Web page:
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Speech Development Apps to Help Kids on the Autism Spectrum

Here are some apps to encourage kids on the autism spectrum with speech development.

One of the most common signs of autism spectrum disorder is speech delay. While this doesn’t mean they can’t speak completely, it can take them longer than usual to form sentences. Add the layer of non-verbal social cues that require some reading between the lines—which can be frustrating for autistic kids to process.

To help these kids, developers and speech pathologists have come up with different speech development apps and programs to help them connect better with their peers.

Here are some speech development apps therapists use to encourage kids on the spectrum to speak and connect with their peers.

5 speech development apps for autistic kids

1. Mylo Speech Buddy

Unlike other speech development apps, Mylo Speech Buddy relies on the Discrete Video Modelling Method, wherein they show the child how the word works and how people respond to it in a video.

It focuses on creating something concrete for the child with autism to visualize—encouraging them also to recognize patterns that happen in daily life. Because it uses videos, this app is something that parents can use with their autistic kids to help them retain what they learned in therapy.

But unlike most speech apps that require one-time payments, it’s a subscription payment, similar to Netflix.

2. Proloquo2Go

As one of the most common apps used by speech pathologists when treating non-speaking autistic kids, Proloquo2Go also has storage space where both parents and kids can store sentences in the app for future use. These are especially useful for autistic kids when they have a meltdown. However, some parents have reported the app to have a bit of a learning curve.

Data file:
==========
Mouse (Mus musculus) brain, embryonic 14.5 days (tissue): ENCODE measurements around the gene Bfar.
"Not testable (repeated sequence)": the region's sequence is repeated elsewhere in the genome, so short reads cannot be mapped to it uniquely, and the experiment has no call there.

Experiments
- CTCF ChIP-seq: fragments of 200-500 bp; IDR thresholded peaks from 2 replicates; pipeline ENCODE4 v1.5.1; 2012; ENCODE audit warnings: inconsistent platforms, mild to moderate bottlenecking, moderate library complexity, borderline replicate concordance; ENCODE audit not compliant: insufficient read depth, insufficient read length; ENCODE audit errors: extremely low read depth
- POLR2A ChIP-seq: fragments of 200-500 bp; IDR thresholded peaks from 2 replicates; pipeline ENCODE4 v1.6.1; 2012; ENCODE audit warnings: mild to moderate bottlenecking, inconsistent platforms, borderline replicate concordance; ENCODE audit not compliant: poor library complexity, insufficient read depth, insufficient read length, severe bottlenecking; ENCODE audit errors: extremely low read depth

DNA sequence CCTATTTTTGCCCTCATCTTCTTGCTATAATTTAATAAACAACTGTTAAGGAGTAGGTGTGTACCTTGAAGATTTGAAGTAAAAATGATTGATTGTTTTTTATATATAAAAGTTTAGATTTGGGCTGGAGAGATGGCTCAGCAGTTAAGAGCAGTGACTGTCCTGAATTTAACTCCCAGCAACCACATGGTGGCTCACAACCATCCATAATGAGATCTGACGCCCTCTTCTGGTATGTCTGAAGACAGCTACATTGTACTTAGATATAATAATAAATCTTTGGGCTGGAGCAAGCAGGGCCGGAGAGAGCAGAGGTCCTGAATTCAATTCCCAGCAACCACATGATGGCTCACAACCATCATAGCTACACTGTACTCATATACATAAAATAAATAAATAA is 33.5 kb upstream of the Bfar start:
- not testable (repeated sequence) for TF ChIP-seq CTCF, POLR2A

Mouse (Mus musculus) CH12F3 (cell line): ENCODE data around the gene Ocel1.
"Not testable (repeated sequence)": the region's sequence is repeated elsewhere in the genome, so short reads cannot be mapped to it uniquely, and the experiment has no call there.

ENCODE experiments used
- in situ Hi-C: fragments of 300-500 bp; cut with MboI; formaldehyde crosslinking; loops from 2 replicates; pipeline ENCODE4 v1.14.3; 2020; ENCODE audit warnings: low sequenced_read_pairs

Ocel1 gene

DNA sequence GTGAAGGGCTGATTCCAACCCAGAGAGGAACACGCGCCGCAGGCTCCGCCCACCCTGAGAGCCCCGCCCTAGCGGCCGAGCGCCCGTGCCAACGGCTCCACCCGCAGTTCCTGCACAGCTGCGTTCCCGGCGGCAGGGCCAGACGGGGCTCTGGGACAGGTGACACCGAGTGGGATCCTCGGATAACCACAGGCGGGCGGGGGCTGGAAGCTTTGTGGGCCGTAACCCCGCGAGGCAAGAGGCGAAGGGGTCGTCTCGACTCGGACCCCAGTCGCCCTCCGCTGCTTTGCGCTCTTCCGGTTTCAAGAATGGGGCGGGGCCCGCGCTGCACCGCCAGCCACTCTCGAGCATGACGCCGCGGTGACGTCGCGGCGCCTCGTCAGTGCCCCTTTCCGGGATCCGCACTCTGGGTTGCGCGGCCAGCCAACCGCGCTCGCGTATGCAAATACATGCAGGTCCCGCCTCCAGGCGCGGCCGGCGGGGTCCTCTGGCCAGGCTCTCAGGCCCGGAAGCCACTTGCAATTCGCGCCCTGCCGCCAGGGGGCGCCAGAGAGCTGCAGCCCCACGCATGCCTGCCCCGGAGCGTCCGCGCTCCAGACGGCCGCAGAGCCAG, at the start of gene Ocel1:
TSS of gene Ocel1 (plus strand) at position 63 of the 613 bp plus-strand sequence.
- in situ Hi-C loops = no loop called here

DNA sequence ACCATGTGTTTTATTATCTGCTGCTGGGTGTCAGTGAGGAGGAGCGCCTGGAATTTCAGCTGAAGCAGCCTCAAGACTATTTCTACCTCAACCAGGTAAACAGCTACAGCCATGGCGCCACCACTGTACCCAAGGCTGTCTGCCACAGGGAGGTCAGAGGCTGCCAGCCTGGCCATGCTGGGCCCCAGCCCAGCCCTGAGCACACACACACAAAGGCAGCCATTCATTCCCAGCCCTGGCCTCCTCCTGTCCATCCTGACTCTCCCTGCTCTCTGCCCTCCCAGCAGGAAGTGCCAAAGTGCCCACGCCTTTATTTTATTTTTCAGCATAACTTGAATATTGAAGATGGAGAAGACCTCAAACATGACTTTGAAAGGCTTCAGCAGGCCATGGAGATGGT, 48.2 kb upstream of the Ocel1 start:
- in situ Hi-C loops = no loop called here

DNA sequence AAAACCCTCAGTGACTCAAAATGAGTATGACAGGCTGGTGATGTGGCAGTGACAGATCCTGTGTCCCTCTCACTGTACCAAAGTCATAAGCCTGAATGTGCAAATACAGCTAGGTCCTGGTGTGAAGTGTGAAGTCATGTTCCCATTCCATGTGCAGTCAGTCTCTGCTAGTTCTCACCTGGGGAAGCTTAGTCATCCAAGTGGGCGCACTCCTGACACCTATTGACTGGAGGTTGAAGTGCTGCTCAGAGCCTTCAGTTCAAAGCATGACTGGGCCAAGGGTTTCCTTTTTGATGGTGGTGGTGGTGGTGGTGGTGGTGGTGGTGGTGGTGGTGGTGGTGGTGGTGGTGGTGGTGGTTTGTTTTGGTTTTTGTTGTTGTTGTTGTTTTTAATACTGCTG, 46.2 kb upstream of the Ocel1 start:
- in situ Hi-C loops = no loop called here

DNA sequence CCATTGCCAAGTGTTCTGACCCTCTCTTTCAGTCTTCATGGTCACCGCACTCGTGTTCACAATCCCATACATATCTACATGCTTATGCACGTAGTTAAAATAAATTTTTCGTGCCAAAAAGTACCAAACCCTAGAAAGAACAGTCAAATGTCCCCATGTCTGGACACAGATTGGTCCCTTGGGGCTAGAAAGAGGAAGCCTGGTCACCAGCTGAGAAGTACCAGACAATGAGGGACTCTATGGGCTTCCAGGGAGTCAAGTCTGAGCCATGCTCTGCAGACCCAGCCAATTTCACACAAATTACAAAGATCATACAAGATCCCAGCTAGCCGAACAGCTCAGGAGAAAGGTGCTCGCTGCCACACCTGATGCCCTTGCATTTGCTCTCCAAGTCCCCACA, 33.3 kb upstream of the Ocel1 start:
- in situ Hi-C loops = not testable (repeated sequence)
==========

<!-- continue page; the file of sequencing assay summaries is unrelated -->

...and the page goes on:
Although Proloquo2Go costs $250.00 in the Apple Store, it’s a one-time payment.

3. Khan Academy Kids

Although not specifically made for kids on the autism spectrum, Khan Academy Kids has a lot of tools and resources that speech pathologists, therapists, and parents can use to help make therapy fun. It offers also other physical activities that can help reinforce things they’ve learned in occupational therapy.

Although the app is free, it requires the internet to be fully functional.

4. Splingo

Some autistic kids love letters and will enjoy Splingo because of its interactive spelling games. Because of its colorful pictures and creatures, the speech development app is easier to “sell” to the child. Bonus: it also teaches both British and American-accented English.

However, it can seem “too gamefied,” with many users pointing out the lack of progress tracker. It’s available only on Apple and costs PHP99.00.

5. Carepatron

Carepatron is a one-stop app that caters more to speech pathologists. How? By offering assistance in various speech therapies to encourage a child’s speech development. It also tracks all the changes and adjustments made to the speech therapy to make sure everyone stays updated. Even if we change devices, so long as we have the account, we can still access our previous records.

Unfortunately, the app cannot stand alone and it isn’t something that a kid on the spectrum can use by themselves.

These speech development apps help make it easier to communicate!

When autistic kids have a meltdown, it’s because they struggle to communicate what they need. The lack of words forces them to resort to physical measures, which is why many people still see them as “violent.”

But that’s because their communication develops differently from ours. We often take our ability to speak and to learn how to take it for granted, suppressing our frustration when people don’t understand us right away.

But that only happens once in a while for us. For kids on the spectrum, that’s their starting reality. However, these speech development apps are not a “magic bullet,” as Mylo CEO and Founder Vincent Rocha says. These apps are there to make sure we can help our kids interact with the world while making sure society meets them halfway.

More about Autism?

10 Things Parents Must Know About Autism Spectrum Disorders (ASD)

Adulting With ADHD or Autism: Coping in the Typical World

Autism: In The Eyes of A Child And Now, An Adult

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